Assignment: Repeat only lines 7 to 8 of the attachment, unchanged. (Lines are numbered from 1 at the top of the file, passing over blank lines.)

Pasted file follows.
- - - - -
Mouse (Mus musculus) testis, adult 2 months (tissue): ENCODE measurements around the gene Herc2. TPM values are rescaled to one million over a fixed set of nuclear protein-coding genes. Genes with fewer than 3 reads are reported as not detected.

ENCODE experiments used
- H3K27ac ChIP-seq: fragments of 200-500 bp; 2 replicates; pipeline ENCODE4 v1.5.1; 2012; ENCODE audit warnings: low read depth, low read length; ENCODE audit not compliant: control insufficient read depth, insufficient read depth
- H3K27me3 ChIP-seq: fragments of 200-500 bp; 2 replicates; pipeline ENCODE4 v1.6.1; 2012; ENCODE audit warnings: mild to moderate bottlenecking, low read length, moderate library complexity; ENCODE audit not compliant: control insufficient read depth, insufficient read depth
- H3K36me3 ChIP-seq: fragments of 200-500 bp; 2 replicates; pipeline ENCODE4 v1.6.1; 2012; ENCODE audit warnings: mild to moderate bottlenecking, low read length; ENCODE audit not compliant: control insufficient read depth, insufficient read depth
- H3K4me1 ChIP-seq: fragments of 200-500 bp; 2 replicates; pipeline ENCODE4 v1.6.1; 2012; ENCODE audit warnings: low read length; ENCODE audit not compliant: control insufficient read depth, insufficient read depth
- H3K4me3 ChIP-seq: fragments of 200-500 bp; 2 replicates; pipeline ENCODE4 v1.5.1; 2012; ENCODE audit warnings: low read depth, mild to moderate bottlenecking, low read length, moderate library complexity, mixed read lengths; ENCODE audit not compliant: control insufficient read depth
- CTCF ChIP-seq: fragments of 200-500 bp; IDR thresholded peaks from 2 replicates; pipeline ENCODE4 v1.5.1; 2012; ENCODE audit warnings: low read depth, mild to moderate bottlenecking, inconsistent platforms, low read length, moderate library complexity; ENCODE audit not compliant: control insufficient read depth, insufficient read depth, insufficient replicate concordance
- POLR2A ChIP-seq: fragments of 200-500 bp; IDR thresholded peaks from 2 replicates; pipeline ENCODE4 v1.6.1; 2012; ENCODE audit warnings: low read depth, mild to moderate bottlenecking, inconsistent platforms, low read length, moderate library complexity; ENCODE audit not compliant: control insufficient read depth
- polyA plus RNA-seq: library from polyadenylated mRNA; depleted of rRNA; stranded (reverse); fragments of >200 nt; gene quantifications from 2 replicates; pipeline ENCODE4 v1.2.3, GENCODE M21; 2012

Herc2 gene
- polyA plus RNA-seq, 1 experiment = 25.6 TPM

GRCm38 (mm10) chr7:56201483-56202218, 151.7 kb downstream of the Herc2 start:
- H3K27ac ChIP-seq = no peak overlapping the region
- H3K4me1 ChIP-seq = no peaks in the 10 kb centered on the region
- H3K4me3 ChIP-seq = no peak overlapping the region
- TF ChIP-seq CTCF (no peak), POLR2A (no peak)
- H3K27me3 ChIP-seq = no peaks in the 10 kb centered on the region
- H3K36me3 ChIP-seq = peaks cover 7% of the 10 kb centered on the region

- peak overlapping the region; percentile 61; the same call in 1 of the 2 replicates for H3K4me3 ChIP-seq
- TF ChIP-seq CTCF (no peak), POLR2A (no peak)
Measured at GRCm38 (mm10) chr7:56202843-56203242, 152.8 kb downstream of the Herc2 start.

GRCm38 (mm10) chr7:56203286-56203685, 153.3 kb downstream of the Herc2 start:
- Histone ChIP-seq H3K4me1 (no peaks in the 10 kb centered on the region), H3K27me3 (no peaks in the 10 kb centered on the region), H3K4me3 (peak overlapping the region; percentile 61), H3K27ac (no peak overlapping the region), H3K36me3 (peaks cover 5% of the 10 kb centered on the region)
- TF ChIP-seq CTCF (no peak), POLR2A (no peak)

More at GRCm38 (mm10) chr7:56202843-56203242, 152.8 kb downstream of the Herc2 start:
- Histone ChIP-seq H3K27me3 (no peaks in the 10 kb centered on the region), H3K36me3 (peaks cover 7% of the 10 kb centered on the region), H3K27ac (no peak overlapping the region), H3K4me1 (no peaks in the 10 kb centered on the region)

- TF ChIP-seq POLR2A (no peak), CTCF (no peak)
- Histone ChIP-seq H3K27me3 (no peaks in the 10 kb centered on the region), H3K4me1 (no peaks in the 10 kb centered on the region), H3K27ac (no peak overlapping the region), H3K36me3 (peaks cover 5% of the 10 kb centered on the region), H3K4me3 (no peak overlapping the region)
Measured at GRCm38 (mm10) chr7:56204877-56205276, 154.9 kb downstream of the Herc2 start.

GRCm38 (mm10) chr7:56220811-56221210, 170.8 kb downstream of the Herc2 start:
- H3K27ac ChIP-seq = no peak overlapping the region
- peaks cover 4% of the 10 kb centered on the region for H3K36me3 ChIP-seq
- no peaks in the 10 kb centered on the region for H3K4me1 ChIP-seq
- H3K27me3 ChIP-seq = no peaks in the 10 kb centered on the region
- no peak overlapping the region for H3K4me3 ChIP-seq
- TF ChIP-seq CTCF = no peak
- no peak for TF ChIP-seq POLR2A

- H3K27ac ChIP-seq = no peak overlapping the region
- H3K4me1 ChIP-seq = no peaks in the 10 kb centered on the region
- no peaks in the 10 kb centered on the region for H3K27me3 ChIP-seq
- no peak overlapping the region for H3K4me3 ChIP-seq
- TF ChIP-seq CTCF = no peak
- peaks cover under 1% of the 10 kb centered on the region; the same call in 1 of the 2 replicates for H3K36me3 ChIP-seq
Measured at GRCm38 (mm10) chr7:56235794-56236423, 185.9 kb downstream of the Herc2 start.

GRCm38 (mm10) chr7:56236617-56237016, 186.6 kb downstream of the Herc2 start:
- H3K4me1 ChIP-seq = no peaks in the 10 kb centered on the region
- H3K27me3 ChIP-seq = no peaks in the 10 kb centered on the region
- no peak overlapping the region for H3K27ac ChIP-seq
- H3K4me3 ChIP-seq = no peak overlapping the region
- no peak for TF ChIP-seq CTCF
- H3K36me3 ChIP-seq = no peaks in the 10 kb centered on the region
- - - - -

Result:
- H3K4me3 ChIP-seq: fragments of 200-500 bp; 2 replicates; pipeline ENCODE4 v1.5.1; 2012; ENCODE audit warnings: low read depth, mild to moderate bottlenecking, low read length, moderate library complexity, mixed read lengths; ENCODE audit not compliant: control insufficient read depth
- CTCF ChIP-seq: fragments of 200-500 bp; IDR thresholded peaks from 2 replicates; pipeline ENCODE4 v1.5.1; 2012; ENCODE audit warnings: low read depth, mild to moderate bottlenecking, inconsistent platforms, low read length, moderate library complexity; ENCODE audit not compliant: control insufficient read depth, insufficient read depth, insufficient replicate concordance